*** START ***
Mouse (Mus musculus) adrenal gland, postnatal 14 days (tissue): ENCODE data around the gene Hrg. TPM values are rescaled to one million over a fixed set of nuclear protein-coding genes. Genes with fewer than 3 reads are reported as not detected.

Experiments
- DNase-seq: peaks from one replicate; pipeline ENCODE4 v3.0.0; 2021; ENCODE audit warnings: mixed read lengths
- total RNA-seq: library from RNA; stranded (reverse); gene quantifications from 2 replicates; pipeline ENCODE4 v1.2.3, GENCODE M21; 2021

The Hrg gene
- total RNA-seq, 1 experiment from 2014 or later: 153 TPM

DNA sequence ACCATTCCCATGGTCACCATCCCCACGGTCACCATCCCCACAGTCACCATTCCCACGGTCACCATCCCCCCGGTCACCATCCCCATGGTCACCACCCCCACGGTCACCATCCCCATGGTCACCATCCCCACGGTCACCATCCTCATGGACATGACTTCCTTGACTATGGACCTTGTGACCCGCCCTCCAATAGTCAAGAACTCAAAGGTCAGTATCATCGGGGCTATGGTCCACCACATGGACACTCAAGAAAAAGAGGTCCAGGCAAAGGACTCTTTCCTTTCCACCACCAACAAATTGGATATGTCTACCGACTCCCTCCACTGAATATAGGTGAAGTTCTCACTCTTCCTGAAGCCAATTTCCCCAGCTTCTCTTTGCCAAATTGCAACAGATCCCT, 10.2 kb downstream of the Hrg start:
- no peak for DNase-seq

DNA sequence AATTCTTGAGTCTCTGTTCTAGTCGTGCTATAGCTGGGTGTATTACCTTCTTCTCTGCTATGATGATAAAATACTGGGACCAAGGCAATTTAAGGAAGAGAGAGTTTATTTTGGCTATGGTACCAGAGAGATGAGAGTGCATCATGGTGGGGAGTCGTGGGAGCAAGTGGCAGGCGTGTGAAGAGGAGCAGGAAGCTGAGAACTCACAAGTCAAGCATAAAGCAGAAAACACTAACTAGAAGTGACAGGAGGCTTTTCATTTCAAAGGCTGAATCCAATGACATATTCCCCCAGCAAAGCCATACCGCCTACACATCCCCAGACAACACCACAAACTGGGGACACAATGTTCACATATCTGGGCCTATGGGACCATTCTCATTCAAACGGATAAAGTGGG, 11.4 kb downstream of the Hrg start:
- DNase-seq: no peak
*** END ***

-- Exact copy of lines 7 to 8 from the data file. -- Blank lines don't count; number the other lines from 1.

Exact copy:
DNA sequence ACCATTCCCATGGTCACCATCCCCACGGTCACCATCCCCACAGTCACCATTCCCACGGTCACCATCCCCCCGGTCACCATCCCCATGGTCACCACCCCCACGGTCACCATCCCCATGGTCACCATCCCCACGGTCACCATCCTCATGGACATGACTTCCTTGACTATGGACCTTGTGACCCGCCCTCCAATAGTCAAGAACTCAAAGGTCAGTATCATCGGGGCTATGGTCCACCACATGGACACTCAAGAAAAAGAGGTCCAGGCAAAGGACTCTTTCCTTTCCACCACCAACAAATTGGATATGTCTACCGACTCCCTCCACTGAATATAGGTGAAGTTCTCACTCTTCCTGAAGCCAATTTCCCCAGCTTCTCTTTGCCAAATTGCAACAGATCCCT, 10.2 kb downstream of the Hrg start:
- no peak for DNase-seq